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common name: ash whitefly
scientific name: Siphoninus phillyreae (Haliday) (Insecta: Hemiptera: Aleyrodidae: Aleyrodinae)

Introduction - Synonymy - Distribution - Description and Biology - Host Plants - Natural Enemies - Selected References

Introduction (Back to Top)

The ash whitefly, Siphoninus phillyreae (Haliday), is a pest of numerous ornamental and fruit crops, including citrus. It causes severe damage to pear and apple in Europe. Most ash whiteflies in California were found on pomegranate, ash tree, pear, apple, loquat and citrus. Heavy infestations cause leaf wilt, early leaf drop and smaller fruit (Bellows et al. 1990).

Discovered in Florida in 2010, if it becomes established it could become a pest of ornamental plants and possibly other crops.


Several life stages of the ash whitefly, Siphoninus phillyreae (Haliday), on fallen Bradford pear leaves.

Figure 1. Several life stages of the ash whitefly, Siphoninus phillyreae (Haliday), on fallen Bradford pear leaves. Photograph by Lyle J. Buss, University of Florida.

Synonymy (Back to Top)

The ash whitefly, Siphoninus phillyreae, was described as Aleyrodes phillyreae by Haliday (1835), on Phillyrea latifolia collected in Dublin, Ireland. It has several synonyms listed in Mound and Halsey (1978).

Distribution (Back to Top)

Native to Europe, the Mediterranean and northern Africa, the ash whitefly is found in numerous countries, including:

Africa: Cameroon, Egypt, Ethiopia, Libya, Morocco, Sudan

Asia: India, Iran, Israel, Pakistan, Saudi Arabia, Syria

Europe: Austria, Corsica, Czech Republic, Cyprus, England, France, Germany, Hungary, Ireland, Italy, Poland, Romania, Spain, Switzerland, Yugoslavia

North America: United States (California, Florida)

Oceania: Australia (New South Wales, South Australia, Queensland and Victoria)

(Mound and Halsey 1978, Bellows et al. 1990, Raymond Gill personal communication, Chris Baptista personal communication, Stocks and Hodges 2010).

In the United States, ash whitefly was first collected in Los Angeles County, California in 1988, and then spread to other counties. It was later discovered in Arizona, Nevada and New Mexico. It appeared in Raleigh, North Carolina in 1993. It is also reported from Arizona, Georgia, Nevada, New Mexico, South Carolina and Texas. A successful biological control program using a parasitic wasp reduced infestations to undetectable levels (western states) or possibly eliminated the infestion (North Carolina). In 2010, it was discovered in central (Lake Buena Vista) and northwestern (Panama City) Florida (Stocks and Hodges 2010).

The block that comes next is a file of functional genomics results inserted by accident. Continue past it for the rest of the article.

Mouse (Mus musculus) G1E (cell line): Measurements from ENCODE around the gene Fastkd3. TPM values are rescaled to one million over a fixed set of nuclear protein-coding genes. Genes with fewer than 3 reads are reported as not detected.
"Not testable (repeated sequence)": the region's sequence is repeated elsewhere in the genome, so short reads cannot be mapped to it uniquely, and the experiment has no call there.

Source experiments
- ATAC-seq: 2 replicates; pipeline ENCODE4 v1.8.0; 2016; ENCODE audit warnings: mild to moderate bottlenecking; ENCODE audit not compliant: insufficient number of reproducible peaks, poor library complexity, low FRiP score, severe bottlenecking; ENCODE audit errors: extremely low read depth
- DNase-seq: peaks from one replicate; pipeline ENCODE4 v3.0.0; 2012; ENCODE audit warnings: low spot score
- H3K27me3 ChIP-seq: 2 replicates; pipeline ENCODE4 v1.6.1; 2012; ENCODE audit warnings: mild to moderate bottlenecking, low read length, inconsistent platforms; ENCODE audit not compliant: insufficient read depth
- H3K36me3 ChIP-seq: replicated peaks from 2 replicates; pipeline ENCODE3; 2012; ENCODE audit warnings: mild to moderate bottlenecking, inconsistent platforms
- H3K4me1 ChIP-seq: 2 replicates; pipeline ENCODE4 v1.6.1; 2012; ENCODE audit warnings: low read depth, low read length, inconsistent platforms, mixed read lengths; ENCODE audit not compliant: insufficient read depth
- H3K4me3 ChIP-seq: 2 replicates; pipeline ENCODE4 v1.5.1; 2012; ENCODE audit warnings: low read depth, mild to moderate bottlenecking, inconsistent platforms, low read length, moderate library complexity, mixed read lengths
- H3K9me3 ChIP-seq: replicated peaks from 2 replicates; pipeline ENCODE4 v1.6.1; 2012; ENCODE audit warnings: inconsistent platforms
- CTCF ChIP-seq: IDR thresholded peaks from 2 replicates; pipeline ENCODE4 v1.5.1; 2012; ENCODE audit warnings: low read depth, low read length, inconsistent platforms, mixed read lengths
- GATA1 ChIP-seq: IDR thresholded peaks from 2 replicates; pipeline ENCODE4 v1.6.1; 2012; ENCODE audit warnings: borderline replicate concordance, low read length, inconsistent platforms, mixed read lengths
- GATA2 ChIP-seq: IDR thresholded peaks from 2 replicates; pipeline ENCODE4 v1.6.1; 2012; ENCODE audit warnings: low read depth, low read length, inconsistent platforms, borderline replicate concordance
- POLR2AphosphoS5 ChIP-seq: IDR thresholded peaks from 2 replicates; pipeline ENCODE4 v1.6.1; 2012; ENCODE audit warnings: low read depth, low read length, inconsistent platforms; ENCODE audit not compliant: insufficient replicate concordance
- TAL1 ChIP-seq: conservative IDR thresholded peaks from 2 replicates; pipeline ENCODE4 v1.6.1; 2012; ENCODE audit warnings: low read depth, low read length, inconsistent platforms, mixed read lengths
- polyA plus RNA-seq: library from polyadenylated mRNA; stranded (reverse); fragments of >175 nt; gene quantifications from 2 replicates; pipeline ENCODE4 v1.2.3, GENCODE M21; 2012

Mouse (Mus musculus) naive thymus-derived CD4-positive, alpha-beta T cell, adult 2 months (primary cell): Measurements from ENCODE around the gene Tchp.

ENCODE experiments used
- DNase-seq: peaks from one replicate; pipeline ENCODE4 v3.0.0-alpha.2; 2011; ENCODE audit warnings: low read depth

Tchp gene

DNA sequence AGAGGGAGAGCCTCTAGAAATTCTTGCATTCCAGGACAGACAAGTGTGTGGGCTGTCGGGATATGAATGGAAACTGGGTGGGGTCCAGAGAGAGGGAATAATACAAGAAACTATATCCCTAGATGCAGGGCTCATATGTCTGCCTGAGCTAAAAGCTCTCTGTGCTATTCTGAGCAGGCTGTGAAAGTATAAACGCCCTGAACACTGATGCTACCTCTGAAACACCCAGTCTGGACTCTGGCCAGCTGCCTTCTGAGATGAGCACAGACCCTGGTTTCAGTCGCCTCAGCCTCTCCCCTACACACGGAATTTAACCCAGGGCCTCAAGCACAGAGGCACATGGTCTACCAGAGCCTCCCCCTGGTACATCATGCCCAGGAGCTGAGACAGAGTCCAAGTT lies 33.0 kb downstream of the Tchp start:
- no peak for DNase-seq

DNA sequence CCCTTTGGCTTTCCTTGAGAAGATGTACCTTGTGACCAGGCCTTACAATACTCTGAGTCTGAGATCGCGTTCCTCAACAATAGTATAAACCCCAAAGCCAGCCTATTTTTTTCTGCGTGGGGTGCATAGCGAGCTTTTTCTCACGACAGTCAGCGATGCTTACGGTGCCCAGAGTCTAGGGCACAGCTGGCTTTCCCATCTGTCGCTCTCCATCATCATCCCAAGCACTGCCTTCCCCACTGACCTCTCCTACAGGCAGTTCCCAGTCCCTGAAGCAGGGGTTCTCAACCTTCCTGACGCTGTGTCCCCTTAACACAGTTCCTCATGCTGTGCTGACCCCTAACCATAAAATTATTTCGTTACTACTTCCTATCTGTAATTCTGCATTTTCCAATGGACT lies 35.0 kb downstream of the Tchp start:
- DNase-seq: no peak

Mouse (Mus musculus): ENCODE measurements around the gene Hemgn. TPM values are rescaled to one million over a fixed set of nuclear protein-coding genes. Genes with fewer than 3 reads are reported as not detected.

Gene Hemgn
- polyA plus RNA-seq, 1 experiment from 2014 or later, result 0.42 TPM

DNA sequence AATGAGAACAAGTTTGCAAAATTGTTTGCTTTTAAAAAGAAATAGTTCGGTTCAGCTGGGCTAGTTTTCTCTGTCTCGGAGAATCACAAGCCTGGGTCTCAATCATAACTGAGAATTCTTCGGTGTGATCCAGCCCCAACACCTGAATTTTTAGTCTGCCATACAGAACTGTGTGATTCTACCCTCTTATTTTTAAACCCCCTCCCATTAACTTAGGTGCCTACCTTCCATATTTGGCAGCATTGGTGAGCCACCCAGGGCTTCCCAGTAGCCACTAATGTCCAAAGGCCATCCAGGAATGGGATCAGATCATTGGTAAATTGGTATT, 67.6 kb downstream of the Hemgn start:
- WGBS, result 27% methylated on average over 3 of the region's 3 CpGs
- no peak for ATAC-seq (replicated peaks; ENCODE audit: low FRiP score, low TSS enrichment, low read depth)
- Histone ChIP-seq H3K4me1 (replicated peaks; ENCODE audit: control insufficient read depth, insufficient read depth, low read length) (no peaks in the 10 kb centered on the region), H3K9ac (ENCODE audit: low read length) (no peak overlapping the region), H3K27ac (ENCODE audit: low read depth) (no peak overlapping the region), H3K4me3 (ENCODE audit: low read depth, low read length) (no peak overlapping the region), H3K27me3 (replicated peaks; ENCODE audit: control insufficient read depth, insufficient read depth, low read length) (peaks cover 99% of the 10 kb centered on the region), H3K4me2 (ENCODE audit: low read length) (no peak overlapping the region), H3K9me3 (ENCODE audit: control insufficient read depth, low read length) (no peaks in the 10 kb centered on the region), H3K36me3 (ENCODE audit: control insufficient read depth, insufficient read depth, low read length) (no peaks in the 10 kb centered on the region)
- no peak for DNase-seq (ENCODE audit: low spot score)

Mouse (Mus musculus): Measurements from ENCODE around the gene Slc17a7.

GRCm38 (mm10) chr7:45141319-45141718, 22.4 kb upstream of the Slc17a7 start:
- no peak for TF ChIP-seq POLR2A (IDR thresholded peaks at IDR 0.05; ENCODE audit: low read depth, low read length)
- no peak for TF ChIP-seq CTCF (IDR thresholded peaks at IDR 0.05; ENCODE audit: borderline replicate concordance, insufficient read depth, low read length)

Description and Biology (Back to Top)


 

Adult: The adult appears much like a typical whitefly with a light dusting of white wax. Depending on temperature, females live from 30 to 60 days, while males live an average of nine days. This rapid development time, without the presence of the parasitiod, initially produced numerous generations per year in California, whereas only two to three generations were reported in Egypt. Plus, the ability of all life stages to overwinter on non-deciduous hosts allows a rapid build-up in population at the start of the season (Stocks and Hodges 2010). Winged females lays eggs on the underside of the leaves. When the nymphs emerge, they rarely move far and feed on the plant sap until pupation (Gillespie 2000).

Adult ash whiteflies, Siphoninus phillyreae (Haliday).

Figure 2. Adult ash whiteflies, Siphoninus phillyreae (Haliday). Photograph by Lyle J. Buss, University of Florida.

Pupa: On first observation, the pupal case appears similar to the white armor of a male snow scale. Closer observation with a hand lens reveals a whitefly pupal case with two longitudinal tufts of white wax. The vasiform orifice is surrounded by dark brown derma (inner, thicker layer of the cuticle), with the anal area appearing as a dark brown spot. Lateral areas of the pupal case are light beige. Depending on the age, lesser or greater amounts of white wax will be present. The dorsal surface has 40 to 50 long glassy tubercles similar to the cornicles found on aphids. These tubercular structures produce a droplet of glassy wax and this gives the pupal case an unusual appearance. The longitudinal white tufts of wax obscure some glassy tubercles (R.J. Gill, personal communication). The pupal case size is 0.8 to 1.0 mm long by 0.55 to 0.7 mm wide and is tan or beige in color(Mound 1966, Stocks and Hodges 2010).